HC Deb 24 July 1850 vol 113 cc188-91

Order for Second Reading, read.


, in moving the Second Reading of the Compound Householders' Bill, said that the Reform Bill conferred the franchise on those who occupied houses of 10l. annual value, provided they resided a certain period and had paid their rates. One of the conditions essential to the franchise was that the names of the parties should be on the rate-book. Now, there existed a class in London, and, he believed, in almost every large town in the country, who, though inhabiting houses of the value of 10l. and upwards—often as high as 18l. had not their names on the rate-book, and for this reason, that in many parishes the local Acts enabled the owners of houses to compound the rates of the tenants. The owners gained a small profit by compounding, and relieved the parishes of the difficulty of collecting the rates from many parties; but the effect was this—that the only name on the rate-book being the name of the owners of the houses—often to the extent of 20, 30, or 40 houses—the overseers had no power to return the names of the occupants to the returning officer, and thus numbers of properly qualified persons were disfranchised. This was considered for years after the passing of the Reform Bill an insuperable objection; but, according to the 30th clause of that Bill, it was held that a person might claim to be among the list of voters although his name might not be upon the rate-book. That applied only to the then existing rate, so that it was necessary that the person must renew his claim and tender for every rate; and virtually this condition had the effect of dis- franchising large numbers of tenants. The object of the present measure was to put an end to the necessity of their making these incessant claims, and to provide that, having made these claims and complied with the provisions of the Reform Act, they should be on the register. Their vote could still be challenged for want of residence or nonpayment of rates; and the Bill would confer the franchise on very many deserving and properly qualified persons. The Bill, unimportant as it might appear, would affect many thousand voters throughout the country, who fulfilled, in point of fact, #11 the provisions of the Reform Act.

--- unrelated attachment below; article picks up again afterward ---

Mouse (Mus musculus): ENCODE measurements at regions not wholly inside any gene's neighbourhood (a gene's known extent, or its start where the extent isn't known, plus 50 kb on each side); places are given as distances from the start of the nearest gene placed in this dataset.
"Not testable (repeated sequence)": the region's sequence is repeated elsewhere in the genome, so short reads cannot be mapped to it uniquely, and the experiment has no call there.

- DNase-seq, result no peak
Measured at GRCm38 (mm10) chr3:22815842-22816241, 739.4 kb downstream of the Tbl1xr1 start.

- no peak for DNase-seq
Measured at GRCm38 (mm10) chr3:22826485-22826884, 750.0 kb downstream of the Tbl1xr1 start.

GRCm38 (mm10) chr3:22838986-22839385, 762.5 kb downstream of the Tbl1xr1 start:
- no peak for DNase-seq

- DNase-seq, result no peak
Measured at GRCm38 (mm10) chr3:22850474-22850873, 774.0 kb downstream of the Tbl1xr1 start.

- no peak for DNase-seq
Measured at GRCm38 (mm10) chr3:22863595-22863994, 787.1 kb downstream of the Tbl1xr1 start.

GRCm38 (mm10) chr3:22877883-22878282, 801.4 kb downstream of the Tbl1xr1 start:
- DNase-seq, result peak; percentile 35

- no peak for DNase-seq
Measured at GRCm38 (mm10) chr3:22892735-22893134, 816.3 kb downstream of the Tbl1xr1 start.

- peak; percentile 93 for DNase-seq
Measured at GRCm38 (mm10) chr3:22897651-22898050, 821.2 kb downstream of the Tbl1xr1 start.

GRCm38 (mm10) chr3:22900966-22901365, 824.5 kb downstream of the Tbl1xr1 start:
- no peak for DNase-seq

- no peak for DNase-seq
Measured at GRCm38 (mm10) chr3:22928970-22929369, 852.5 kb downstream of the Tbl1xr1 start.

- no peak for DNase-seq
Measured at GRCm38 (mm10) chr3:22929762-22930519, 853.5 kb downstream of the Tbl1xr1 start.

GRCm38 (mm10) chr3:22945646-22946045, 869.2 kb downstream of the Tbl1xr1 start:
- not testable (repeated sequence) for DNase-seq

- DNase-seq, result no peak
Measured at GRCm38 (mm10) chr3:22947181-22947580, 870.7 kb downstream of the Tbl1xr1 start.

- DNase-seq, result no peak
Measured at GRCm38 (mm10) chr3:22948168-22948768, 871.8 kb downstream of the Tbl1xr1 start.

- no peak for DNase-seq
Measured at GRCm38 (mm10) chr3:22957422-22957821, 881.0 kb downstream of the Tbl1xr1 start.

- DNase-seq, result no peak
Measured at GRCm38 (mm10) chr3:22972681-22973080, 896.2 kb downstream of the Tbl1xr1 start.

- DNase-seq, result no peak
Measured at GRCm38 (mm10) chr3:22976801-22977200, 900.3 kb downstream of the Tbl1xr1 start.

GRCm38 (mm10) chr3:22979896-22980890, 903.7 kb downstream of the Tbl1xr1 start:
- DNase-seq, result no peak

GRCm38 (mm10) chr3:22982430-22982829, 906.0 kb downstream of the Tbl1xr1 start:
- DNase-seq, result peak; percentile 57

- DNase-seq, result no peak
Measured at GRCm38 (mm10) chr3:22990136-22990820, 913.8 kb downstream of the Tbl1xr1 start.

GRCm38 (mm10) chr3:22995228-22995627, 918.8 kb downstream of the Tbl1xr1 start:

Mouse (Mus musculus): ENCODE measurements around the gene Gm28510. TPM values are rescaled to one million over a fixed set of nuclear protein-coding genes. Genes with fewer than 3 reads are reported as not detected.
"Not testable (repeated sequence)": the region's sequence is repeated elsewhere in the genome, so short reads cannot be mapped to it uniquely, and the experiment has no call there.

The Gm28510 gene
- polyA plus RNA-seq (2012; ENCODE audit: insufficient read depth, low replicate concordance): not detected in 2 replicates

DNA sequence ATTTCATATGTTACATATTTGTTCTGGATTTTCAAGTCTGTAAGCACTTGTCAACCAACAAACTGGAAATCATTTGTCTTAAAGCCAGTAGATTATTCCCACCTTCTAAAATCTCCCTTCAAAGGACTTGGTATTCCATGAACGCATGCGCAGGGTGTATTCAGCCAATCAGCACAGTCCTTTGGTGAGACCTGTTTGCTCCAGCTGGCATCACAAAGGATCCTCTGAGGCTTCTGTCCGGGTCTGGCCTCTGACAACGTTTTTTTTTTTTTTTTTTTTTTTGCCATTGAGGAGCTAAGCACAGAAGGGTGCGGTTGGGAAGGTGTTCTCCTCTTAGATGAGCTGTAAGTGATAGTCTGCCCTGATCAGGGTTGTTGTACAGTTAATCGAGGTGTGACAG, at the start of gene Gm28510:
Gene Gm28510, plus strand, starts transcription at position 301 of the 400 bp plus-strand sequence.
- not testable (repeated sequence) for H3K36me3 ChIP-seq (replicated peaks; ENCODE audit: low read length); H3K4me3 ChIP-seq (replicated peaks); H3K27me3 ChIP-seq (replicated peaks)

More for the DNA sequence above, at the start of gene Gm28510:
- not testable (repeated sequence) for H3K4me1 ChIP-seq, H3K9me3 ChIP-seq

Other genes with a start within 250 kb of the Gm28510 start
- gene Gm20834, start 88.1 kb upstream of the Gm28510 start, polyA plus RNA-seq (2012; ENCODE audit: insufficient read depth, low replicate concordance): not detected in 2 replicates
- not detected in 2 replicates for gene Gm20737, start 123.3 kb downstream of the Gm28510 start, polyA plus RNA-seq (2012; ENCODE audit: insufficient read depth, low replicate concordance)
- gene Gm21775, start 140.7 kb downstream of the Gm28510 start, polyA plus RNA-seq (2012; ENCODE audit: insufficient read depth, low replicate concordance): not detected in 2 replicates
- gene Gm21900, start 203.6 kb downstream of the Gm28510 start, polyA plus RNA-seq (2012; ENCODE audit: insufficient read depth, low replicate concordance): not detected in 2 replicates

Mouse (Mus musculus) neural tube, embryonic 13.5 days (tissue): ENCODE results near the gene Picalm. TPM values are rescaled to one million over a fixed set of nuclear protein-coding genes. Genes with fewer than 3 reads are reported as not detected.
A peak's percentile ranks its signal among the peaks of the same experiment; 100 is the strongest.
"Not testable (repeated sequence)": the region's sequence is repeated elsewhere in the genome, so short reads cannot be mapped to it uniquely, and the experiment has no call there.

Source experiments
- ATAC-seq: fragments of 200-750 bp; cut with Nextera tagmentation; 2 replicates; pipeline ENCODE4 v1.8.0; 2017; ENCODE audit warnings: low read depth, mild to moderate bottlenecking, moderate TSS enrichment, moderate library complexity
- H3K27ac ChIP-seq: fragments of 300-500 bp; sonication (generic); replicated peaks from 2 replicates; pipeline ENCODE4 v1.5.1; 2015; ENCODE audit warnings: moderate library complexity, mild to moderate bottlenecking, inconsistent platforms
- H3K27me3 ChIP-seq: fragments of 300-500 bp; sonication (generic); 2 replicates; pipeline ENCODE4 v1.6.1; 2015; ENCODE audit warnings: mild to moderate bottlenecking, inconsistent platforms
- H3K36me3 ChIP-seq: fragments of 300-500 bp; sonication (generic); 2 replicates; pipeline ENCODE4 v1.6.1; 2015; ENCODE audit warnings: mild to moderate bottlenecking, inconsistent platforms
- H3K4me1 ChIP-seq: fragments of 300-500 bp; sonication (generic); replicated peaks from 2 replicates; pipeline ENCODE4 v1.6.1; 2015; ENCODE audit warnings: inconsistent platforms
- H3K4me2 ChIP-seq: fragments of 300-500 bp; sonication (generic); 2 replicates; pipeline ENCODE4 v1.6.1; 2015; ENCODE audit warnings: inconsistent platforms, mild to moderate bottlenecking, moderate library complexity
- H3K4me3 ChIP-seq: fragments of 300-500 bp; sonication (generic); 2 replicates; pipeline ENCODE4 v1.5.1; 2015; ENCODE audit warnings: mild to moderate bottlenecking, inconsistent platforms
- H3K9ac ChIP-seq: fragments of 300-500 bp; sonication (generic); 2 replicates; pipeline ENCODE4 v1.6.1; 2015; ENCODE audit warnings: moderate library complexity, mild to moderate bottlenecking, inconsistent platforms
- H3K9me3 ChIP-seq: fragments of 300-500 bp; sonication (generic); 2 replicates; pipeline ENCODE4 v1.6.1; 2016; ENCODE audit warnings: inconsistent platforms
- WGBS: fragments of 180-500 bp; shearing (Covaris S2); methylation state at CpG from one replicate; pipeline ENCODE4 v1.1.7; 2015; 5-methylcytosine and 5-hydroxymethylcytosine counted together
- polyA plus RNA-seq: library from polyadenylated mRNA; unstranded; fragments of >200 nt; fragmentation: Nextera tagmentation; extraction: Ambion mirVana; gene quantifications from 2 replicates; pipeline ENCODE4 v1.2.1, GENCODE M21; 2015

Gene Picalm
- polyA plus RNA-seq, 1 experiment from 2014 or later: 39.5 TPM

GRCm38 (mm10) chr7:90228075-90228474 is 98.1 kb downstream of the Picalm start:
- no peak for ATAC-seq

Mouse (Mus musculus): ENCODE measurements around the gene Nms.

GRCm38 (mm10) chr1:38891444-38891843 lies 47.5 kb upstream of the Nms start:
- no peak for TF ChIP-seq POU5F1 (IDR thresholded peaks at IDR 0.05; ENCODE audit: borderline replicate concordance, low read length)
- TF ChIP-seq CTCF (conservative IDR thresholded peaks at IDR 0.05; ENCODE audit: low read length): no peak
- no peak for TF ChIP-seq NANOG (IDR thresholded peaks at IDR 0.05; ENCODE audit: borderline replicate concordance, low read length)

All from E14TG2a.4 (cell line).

Motion made, and Question proposed, "That the Bill bo now read a Second Time."


said, this Bill was identically the same Bill which hail been introduced last year, and that it stood for a second reading on the 27th of July. This year its second reading was moved on the 24th of July, and therefore a gain of three days was obtained on the present occasion as compared with last Session. The House, having heretofore considered the proposition, came to the conclusion that the machinery of the Bill was imperfect, and that it would be improper to proceed with the measure. Yet now the hon. Baronet at the fag end of the Session, called upon the House to affirm what they had refused to do at the fag end of last Session. He believed the Bill would open a door for enormous frauds, and that it would cause numbers of faggot votes to be manufactured. Lord Denman had given it as his judicial opinion that its principle, if acted upon, would foster bribery. He believed that while county voters were on the decrease, borough voters were on the increase—to the extent of 30,000 in 1840 as compared with 1848. He moved as an Amendment that the Bill be read a second time that day three months.

Amendment proposed, to leave out the word "now," and at the end of the Question to add the words "upon this day three months."


said, he had no difficulty in stating that he should vote for the second reading of the Bill; and he must remind the hon. Gentleman the Member for North Warwickshire that it was not the identical Bill which had been introduced last year. The Bill of last Session wholly dispensed with the necessity for perpetually recurring claims, but it did not make the liability to pay the rate coexten sive with the right of being upon the register. The present measure, however, contained a clause requiring the payment of rates; and he must add, that it came entirely within the spirit of the Reform Act. It proposed that if the landlord paid the rates, the occupier, being liable to the landlord, and the rate being paid, should acquire the right of voting. This was a reasonable proposal; and, under those circumstances, he should support it.